Fire(escape) (A to Z Challenge)


Welcome to the sixth of twenty six stories during the month of April

Welcome to… The Apartment Building


Two rusted metal stairways clung to the outside of the building, ivy like, wending their way past the apartments. Birds were the main residents of these structures, now, where before, in the days before air conditioners, you’d find the inside of the building spilling out during the cool days of Spring, a bit in the Fall, but always full blast during the Summer.

They were an escape from the fiery heat of the apartments, where the fans only stirred around the hot stagnant air. Whatever breeze there was passed by the interiors, but on the fire escapes, you’d catch every air draft that drifted your way. You’d sup it, embrace the fleeting coolness, and find the perspiration quickly return to run rivulets down your back, or between the swells of breasts.

Some would take a journey up to the roof, to sunbathe undisturbed, as there was nothing higher that would threaten the private space. Others would take this same journey at night,Β  to just sit under the stars,Β  to sleep, to hold congress, to dream.Β  John caught his oldest sister up there with her boyfriend one night, both of them more undressed then dressed. He learned the art of blackmail there and then.

Mrs. Delafino created her own private garden outside of her window. Her husband built a series of raised flower beds for her, in his mind rivaling the Hanging Gardens of Babylon, creating a terrace on the metal slats. When the flowers bloomed, everyone in the building would compliment her on the choices made that season, and it was often remarked that Mrs. Delafino’s garden far surpassed anything the local florist carried. That was a shame, for that florist lived in the same building, just in the other wing, and he heard those same remarks.

For him, the saddest part was that he agreed with his neighbors.

During the Winter months-and there were real Winters then, not the snarly mishaps of the last decade-the fire escapes became landscapes of ice and snow. Drifts would sometimes partially block out windows, and you’d find tenants digging their way out, escaping the warmth inside to beat back the wintery mix. You’d find kids opening the windows to make snowballs, most of them thrown to the street, trying to hit the cars passing by; some would bring forbidden snowballs inside to terrorize siblings. John did that to his middle sister. After she stopped shrieking from the cold down her shirt she just walloped him, sending him sliding along the waxed hallway floor between their bedrooms.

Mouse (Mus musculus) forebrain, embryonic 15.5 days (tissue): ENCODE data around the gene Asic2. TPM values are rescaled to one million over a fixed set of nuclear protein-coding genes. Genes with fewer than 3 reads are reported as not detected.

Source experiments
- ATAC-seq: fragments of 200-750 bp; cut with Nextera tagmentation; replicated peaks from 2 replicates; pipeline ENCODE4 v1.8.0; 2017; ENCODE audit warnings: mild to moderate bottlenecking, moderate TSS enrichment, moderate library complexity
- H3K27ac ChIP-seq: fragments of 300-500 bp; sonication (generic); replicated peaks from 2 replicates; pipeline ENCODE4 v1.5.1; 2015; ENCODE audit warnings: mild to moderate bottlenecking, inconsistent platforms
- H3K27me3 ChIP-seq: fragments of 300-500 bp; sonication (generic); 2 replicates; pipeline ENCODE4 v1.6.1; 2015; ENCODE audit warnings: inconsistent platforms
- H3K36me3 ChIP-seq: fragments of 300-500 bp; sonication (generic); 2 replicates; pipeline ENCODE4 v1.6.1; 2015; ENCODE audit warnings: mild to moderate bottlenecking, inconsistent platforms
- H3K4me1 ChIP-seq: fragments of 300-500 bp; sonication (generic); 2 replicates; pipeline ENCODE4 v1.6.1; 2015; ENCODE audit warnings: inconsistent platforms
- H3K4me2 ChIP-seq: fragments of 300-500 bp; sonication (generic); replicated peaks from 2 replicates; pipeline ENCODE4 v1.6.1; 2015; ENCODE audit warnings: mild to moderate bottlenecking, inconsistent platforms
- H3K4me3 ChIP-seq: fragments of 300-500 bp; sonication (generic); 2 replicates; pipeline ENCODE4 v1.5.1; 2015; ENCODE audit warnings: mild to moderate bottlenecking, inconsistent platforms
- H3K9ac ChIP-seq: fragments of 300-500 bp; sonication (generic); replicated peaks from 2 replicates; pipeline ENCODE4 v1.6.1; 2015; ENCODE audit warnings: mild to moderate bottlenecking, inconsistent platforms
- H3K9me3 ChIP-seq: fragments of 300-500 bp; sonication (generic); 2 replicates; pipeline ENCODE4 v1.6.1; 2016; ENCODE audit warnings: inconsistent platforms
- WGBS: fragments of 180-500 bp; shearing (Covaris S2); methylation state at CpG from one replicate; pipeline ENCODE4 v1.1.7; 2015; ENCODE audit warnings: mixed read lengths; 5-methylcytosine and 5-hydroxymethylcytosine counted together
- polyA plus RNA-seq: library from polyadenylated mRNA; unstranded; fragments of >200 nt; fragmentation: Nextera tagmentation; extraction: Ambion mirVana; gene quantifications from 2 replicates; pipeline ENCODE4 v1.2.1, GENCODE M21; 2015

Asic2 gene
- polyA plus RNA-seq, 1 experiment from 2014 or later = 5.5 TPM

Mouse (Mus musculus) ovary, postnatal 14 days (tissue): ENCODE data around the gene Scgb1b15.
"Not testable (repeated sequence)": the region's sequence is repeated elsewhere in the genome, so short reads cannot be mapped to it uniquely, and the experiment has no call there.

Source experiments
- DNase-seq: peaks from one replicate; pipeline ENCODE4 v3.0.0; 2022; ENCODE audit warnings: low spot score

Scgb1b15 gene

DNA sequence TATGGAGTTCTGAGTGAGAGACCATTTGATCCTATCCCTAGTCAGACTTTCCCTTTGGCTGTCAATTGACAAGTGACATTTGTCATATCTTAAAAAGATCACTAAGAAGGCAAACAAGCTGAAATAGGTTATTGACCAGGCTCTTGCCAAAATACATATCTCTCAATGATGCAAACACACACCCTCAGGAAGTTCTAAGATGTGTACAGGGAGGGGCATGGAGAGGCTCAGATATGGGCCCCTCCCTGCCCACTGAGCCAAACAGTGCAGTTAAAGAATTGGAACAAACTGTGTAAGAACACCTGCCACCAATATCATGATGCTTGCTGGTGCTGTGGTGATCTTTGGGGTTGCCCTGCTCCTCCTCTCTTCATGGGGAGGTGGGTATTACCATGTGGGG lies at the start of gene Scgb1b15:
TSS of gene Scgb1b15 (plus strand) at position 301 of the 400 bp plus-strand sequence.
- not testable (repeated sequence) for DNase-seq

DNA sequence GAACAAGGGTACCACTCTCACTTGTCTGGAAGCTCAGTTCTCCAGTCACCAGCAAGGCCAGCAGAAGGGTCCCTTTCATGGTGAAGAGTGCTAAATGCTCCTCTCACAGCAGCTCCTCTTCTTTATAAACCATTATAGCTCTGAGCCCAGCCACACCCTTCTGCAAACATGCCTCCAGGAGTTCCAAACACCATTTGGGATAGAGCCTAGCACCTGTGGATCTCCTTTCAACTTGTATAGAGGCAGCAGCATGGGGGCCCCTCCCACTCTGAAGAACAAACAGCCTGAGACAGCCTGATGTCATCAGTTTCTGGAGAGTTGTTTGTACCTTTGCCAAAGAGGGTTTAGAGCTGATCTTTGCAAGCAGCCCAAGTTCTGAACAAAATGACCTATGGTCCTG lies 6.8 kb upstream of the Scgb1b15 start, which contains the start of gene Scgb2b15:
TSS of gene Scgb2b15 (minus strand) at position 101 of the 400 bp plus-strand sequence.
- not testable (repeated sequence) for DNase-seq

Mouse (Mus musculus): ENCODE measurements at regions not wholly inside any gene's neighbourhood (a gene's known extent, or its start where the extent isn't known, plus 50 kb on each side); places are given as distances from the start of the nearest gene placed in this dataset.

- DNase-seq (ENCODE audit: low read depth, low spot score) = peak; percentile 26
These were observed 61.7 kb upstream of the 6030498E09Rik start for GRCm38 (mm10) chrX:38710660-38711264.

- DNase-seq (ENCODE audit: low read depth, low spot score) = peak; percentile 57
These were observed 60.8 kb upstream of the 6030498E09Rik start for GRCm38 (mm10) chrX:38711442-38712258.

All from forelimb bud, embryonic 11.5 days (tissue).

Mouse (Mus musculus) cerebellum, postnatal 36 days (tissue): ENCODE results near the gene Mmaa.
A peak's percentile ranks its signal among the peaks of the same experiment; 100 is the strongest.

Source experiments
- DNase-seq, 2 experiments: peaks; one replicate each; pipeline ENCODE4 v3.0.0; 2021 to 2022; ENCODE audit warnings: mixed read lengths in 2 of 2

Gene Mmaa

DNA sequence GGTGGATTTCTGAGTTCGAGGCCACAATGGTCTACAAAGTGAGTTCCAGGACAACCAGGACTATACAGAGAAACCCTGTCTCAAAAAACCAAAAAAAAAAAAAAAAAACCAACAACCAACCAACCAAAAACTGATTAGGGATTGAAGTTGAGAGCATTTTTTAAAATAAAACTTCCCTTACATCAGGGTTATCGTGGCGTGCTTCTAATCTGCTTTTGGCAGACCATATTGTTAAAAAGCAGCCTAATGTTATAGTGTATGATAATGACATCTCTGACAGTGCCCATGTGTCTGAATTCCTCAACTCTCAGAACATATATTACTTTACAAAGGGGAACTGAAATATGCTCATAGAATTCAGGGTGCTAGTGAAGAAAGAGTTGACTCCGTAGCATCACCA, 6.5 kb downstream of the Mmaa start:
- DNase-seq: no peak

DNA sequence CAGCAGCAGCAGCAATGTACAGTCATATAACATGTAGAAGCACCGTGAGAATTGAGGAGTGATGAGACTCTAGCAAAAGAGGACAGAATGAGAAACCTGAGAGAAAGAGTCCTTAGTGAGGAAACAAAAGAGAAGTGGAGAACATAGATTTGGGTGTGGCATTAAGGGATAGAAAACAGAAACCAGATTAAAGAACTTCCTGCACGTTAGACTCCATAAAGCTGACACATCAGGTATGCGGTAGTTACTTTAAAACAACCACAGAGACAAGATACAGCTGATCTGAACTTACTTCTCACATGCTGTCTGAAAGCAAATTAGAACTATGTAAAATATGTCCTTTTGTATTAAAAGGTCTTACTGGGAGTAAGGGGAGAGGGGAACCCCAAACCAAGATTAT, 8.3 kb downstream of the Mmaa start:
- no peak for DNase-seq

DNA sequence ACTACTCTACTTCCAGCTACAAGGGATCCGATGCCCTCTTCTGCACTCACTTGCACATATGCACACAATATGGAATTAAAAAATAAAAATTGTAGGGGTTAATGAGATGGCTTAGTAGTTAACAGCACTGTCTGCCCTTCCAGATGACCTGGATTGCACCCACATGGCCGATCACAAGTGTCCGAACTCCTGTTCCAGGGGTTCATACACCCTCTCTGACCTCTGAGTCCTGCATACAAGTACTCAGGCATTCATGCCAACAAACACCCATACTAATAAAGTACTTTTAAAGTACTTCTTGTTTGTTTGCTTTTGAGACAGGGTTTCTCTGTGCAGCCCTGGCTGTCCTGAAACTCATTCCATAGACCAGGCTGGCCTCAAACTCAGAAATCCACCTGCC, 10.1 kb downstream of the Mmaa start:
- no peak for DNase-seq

The explosion that rocked the building, that sent Mrs. Beatty to her demise, that sent flames shooting up to the fifth floor, also took out that wing’s fire escape. The twisted metal held no means for safety, causing the entire structure to be too rickety to even think of trying. A few did, but they rushed inside quickly and ran for the opposite side and it’s interior stairwell.

There was escape, but not in the way the architect intended.

28 responses »

  1. It’s cool that the fire escapes were an outside extension of the building. We lived in the city when I was around 3 or 4, and I always wanted to climb around on the fire escapes. We moved to the country before I got the chance πŸ™‚ I like that you covered all of the seasons, as well as the different age groups and how they utilized the structures!


  2. The fire escape outside my bedroom window at my parents apt. still holds the memories of teenage hangout and sometimes escape from the prisonof “grounding”. I appreciate all the different purposes and memories you brought to your apt.’s world. I mourn the demise of poor, timid, Mrs. Beatty.


  3. I love the descriptions of the the fire escape. You really made it its own character!

    And great pictures to go with the story.


  4. I’ve lived in apartment buildings practically all my life, and the authenticity of these stories sends me reeling each time. The apartment structures themselves indeed meld into the lifestyle. How in the heck did this building come to be destroyed? I guess I must continue to read! :p


  5. A wonderfully descriptive bit of writing, jam packed into such a short post – hat’s off to you, Stuart! I can almost smell food cooking, wafting on the breeze, and see all the stages of life – human and architectural – in this, with all the ups and downs, the colors and the drabs, the joys and the summer doldrums. Well done.


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